“I’m A Product Designer, Get Me Out Of Here!”

As tends to be the case, the subject matter for my blog posts emerges from unexpected social media banter and ‘discourse’. This is no exception, although it’s taken me a while to get around to writing anything down.

Late last year, there was a flurry – albeit rather short lived – about the need for more ‘celebrity’ role models within the product design and engineering fraternity (here is one such article), in an attempt to cajole and pressgang…sorry…inspire fresh young things into the profession that is apparently failing in this regard. In reading this ‘call to arms’ I wasn’t entirely sure how I felt. In agreeing with it, was I effectively opening my industry up to opportunistic, shallow, media loving types masquerading as product designers, or by disagreeing, was I selfishly wanting this discipline I hold dear to remain relatively unknown to the masses?

Having notionally considered this over the indulgent Christmas break, I’m fairly sure that whilst many designers are inherently self-confident and mildly arrogant about ‘their way being the best way’ (a trait not uncommon in the ‘best’ of celebrities), the broad culture of celebrity just doesn’t sit well with the core values we tend to hold true.

I will generalise horribly now, but from what I can see, our culture of celebrity tends to favour the immediate. Whether it is because ‘we’ (and by ‘we’ I mean the mass populous) can instantly understand what it is they do i.e. actor, singer, swimmer, model, comedian or whether we can immediately understand the by-product of their skills – for instance – wealth in the case of Sir Richard Branson or power in the case of a politician, it nonetheless offers an immediacy of understanding. I have no doubt that in making such a broad statement, I have laid myself bare to examples that fit neither of these, but bear with me.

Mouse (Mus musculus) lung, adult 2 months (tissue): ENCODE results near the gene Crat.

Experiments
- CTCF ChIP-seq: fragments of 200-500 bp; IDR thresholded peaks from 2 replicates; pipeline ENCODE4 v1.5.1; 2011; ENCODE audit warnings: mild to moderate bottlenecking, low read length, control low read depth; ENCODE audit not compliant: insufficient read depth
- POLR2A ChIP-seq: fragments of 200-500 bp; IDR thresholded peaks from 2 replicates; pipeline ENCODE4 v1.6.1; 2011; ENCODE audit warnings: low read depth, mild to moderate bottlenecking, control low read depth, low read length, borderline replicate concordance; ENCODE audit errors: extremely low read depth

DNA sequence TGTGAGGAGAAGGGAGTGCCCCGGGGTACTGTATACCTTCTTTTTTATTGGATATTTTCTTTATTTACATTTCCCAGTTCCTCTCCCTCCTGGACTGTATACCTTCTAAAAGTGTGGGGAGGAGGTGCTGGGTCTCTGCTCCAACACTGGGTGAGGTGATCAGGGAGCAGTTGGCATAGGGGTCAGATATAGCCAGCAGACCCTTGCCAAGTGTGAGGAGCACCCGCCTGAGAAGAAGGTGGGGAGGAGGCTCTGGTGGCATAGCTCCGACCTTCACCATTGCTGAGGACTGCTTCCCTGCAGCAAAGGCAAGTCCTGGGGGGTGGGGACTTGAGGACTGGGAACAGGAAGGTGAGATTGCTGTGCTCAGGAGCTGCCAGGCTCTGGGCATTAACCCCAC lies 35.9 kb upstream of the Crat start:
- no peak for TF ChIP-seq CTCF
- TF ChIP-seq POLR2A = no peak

I struggle to think of either A or B list celebrities that fundamentally do something that we need a little more time to fathom or that require more than a press soundbite to explain.

Our own, inward facing trade press is often filled with discussions about how exactly we should all describe ourselves and there are countless, petty arguments about the so-called wider reach of ‘industrial’ design over the seemingly lesser ‘product’ design (to be fair, I have my own opinion on this, but I still recognise that it is essentially, infighting). If I ever get asked at a dinner party or other such social gathering about “What I do…” I find myself having to use examples and a flip chart to even get across the simplest elements of the job. I tend to defer to using better understood professions to help in my explanation… “I sit halfway between an engineer and an artist” is a phrase I can often hear myself uttering. I will now apologise to both ‘engineers’ and ‘artists’ for my generalisation of their skills in helping to define my own!

To be honest, even the word ‘design’ has become a bit of a slag. It’s happy to attach itself to anyone or anything that has even the slimmest shaving of creativity. To be honest, if it wasn’t so integral a word, I’m sure most of the true design profession would cast it off into the wilderness. It sits in the same trashy cupboard as the words ‘entrepreneur’ and ‘innovative’. We are presented with so many, so-called ‘innovative designs’ that the terms themselves have become as utterly worthless as the empty, vacuous products they tend to describe.

Many proud and influencial people within our industry have gone to great lengths to attempt to explain the depth and breadth of design scope, but this in itself has made it ever harder to define it in a single, palatable phrase. Steve Jobs had a go. Dieter Rams did it in a series of 10 rules, and I have no doubt that he probably struggled to whittle it down to just 10! If you do a simple Google of what “Design is…” you are struck by quite how many definitions there are…and all can be argued as valid to a greater or lesser degree (and that’s simply within my own discipline, which is a subset of the wider design industry). It also doesn’t help very much, that in an industry where you are expected to be different and to stand out creatively, each and every design business has its own definition of the process and of ‘an’ approach. It’s a Catch-22. If we all agree to a singular definition that the mass populous will understand and unite behind a digestible manifesto, we may effectively admit that we are all offering the same thing.